Technology can help the Latin American market address logistics inefficiencies, but convincing shippers of this will be a gradual process, Janan Knust, CEO of Santiago, Chile-based KGroup Logistics told JOC Uncharted Wednesday.
“Latin America is like the United Nations without the government,” he said. “You have 20 different customs, 20 different countries, 20 different cultures, and 20 different regulations, so it's so difficult to put all of those things together. And the key issue here is standardization. The only way to make this standardization possible is through technology.”
That lack of market cohesion led Knust to focus on building KGroup as a digitally native forwarder, akin to Flexport in North America and Forto in Europe. Knust said putting technology at the center of what the company provides to shippers allows it to understand where shipper customers are on the technology-readiness spectrum.
“We think about this triangle which puts the clients on the top, the industry on one corner and what we are doing as a business [on the other corner],” he said. “Clients are very different from one another. If there is one person that is not incumbent in technology, then you cannot force him to be technological. He wants to use the [paper bills of lading] and pen and paper because he's done that for the past 50 years.”
Forwarders have two potential paths
Knust acknowledged forwarders in the Latam market have two possible paths to becoming digital, one that’s similar to the options available in other markets. They can invest, as KGroup did, in an in-house software development team, or use a variety of software-as-a-service (SaaS) tools to create a digital environment for their customers.
“We have 18 developers inside here that are developing according to our needs, but there are two ways,” he said. “There are a lot of different platforms out there that will be able to give you visibility, will be able to give you pricing, able to give you connectivity with your shippers and big data with an order management system. So all of those things you will be able to pick and hire from different platforms. But we think that if we want to be a real digital company, we need to build it from within.”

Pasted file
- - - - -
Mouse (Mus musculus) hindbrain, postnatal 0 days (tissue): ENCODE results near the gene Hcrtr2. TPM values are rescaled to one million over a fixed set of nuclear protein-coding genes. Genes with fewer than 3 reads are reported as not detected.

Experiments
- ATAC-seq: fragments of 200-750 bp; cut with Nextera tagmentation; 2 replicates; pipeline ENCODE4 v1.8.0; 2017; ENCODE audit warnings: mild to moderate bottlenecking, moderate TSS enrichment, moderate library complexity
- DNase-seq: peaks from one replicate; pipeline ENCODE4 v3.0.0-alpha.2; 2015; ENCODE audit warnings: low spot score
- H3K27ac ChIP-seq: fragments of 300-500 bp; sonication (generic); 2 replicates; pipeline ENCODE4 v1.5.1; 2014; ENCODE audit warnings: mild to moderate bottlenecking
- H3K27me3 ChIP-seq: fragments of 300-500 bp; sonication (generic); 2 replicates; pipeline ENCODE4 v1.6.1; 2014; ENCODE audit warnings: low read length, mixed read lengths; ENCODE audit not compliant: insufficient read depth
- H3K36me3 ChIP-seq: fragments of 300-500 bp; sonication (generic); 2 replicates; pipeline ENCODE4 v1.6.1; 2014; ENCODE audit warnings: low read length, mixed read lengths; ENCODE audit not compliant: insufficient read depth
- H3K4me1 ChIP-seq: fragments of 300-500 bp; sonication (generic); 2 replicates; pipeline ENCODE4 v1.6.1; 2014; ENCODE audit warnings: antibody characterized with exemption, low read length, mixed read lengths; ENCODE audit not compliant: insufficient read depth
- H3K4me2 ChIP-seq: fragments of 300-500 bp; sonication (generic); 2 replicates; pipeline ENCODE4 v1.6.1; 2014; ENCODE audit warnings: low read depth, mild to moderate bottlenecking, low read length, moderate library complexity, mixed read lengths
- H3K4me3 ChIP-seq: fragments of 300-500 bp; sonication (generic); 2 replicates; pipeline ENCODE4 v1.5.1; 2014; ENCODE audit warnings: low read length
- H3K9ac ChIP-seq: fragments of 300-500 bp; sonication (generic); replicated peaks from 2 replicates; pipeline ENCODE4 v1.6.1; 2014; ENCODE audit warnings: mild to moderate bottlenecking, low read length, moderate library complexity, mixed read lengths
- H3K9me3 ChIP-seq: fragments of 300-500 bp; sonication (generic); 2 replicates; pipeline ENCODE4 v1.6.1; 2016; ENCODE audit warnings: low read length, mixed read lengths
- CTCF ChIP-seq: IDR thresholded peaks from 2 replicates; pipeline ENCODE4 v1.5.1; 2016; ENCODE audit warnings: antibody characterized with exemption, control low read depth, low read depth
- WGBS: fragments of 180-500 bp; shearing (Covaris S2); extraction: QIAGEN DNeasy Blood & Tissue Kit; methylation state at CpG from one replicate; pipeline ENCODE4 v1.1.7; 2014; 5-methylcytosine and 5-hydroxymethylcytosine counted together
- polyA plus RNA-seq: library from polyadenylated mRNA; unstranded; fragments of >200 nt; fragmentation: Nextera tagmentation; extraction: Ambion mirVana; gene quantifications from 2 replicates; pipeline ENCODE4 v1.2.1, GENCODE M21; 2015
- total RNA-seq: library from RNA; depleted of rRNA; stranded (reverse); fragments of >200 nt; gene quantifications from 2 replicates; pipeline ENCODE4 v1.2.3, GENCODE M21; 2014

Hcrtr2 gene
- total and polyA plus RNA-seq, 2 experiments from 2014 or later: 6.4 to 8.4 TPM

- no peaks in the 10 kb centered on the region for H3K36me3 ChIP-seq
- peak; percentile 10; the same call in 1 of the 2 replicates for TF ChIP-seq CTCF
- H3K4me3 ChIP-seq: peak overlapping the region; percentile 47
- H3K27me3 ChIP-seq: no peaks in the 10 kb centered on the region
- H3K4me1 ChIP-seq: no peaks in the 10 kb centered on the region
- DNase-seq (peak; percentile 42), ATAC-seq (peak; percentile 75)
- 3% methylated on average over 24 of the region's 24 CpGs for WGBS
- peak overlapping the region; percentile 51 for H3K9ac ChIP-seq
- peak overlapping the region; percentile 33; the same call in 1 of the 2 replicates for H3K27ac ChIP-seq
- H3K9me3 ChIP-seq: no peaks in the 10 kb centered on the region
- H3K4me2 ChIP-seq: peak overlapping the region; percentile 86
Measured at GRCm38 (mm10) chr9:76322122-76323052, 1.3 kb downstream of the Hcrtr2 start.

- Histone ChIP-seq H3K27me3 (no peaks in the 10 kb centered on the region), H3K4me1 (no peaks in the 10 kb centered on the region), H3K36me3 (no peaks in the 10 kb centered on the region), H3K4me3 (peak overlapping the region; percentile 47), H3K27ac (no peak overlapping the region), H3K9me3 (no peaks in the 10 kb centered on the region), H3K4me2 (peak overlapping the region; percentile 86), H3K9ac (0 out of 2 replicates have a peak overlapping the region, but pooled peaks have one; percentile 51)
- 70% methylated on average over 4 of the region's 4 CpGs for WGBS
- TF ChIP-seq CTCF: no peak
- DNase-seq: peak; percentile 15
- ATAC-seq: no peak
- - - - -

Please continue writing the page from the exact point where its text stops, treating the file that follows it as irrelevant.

Knust said either path would enable existing forwarders to stay relevant, especially in markets such as Latin America, where local expertise is a crucial component of the value provided by a 3PL.
“I don't think that our industry will disappear whatsoever,” he said in reference to disruption caused by digitally oriented entrants in other industries such as ride-sharing. “I really think that the local heroes will continue being local heroes. This industry is completely fragmented.
“Think about Latam, where there are so many players, so many customers, and so many cultures. The shipper in Bangladesh does not speak Spanish and the consignee in Chile speaks very little English, so first we need to have an ecosystem — or a platform — that is very user friendly.”
Knust said KGroup’s approach has been to invest “100 percent of our profits” into technology and staff, but acknowledged innovation is a risk in itself.
“I don't know which one will be the right way,” he said. “It's a completely different approach in terms of saying we're going to change the industry from within. We’re not burning money, and not spending the dollars that we don't have.”
For more information on the weekly JOC Uncharted web series, airing Wednesdays at 11 a.m. EDT, including future speakers and discussion topics, please visit https://subscribe.joc.com/uncharted/.